What is Keratoconus?
Keratoconus is a disorder of the anterior (front) surface of the
eye-that is, the cornea. In simple terms, the cornea becomes thinner,
causing it to bulge from its normal round shape to form a cone shape.
This bulging interferes with one's vision and can severely affect the
way objects are seen, making simple tasks like reading, watching TV or
driving very difficult. The distortion caused by Keratoconus has been
compared to that of viewing a street sign through the windscreen of a
car during a driving rainstorm.
The progression of Keratoconus is unpredictable but it generally
occurs slowly and may even cease at some stage. While Keratoconus
interferes with the clarity of a person's sight, it rarely causes
blindness. In its early stages, it causes slight blurring, distortion of
vision and increased sensitivity to glare and light.
In its early stages, the vision impairment caused by keratoconus can
be treated by using spectacles to correct the resultant minor myopia
(nearsightedness) and astigmatism. As the disorder develops, the degree
of vision obtained though spectacles becomes steadily less acceptable.
If the condition continues to worsen and vision is not improved with the
aid of spectacles, specially made gas permeable (GP) contact lenses will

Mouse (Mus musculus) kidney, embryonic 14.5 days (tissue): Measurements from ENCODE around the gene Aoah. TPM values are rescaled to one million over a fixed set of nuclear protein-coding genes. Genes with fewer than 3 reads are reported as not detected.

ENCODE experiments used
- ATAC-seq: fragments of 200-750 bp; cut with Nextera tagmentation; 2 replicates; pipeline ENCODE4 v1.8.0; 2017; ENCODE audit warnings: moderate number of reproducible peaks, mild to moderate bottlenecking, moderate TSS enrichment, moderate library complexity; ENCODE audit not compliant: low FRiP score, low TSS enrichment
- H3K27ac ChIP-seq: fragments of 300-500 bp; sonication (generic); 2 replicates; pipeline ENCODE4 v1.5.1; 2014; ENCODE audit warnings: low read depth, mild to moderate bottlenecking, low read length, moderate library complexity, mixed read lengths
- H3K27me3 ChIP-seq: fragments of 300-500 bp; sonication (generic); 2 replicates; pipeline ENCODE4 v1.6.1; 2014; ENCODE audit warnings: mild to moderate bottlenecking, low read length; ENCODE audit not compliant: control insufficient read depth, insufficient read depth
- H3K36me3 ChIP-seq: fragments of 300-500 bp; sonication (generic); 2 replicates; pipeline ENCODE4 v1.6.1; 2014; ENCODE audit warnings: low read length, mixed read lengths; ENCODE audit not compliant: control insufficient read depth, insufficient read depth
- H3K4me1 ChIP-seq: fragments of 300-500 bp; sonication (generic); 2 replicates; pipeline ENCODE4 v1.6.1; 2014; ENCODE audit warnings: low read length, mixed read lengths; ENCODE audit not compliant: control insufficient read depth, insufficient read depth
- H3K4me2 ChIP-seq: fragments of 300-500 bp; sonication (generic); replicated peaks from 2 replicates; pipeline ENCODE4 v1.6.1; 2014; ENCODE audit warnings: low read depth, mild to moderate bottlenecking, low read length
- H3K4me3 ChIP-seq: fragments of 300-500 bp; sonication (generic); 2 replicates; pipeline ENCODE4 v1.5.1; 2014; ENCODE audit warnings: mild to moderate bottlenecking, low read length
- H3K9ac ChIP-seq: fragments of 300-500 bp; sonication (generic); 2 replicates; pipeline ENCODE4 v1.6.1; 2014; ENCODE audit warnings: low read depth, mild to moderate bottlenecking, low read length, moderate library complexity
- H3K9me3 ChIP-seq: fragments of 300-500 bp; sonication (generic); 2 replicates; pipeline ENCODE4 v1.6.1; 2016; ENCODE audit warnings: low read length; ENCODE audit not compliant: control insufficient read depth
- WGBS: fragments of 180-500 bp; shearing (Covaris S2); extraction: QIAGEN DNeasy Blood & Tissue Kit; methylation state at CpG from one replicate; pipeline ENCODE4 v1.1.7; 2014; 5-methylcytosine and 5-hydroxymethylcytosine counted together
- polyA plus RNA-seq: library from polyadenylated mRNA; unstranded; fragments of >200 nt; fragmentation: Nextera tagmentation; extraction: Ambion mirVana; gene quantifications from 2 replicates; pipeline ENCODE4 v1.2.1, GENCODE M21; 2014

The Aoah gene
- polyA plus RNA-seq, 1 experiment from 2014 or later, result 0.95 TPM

Precise measurements of the eye are first made using special
equipment in order to generate a computerized picture of the shape of
the cone and the cornea. This information and other date on the
corrections required for myopia and astigmatism are fed into special
electronically-controlled lathes which then proceed to manufacture the
precise lenses required. It is thus ensured that the lenses are
custom-made to suit individual eyes. The perfect fir achieved leads not
only to optimum visual acuity (sharpness of vision) but also to better
Needless to say, the testing, manufacturing and fitting of these
lenses require highly skilled personnel and the most modern equipment.
The majority of patients can successfully manage their keratoconus with
the GP contact lenses. However, in small number of cases, where the
cornea can no longer be successfully fitted with contact lenses, a
corneal transplant may become unavoidable, as a last resort.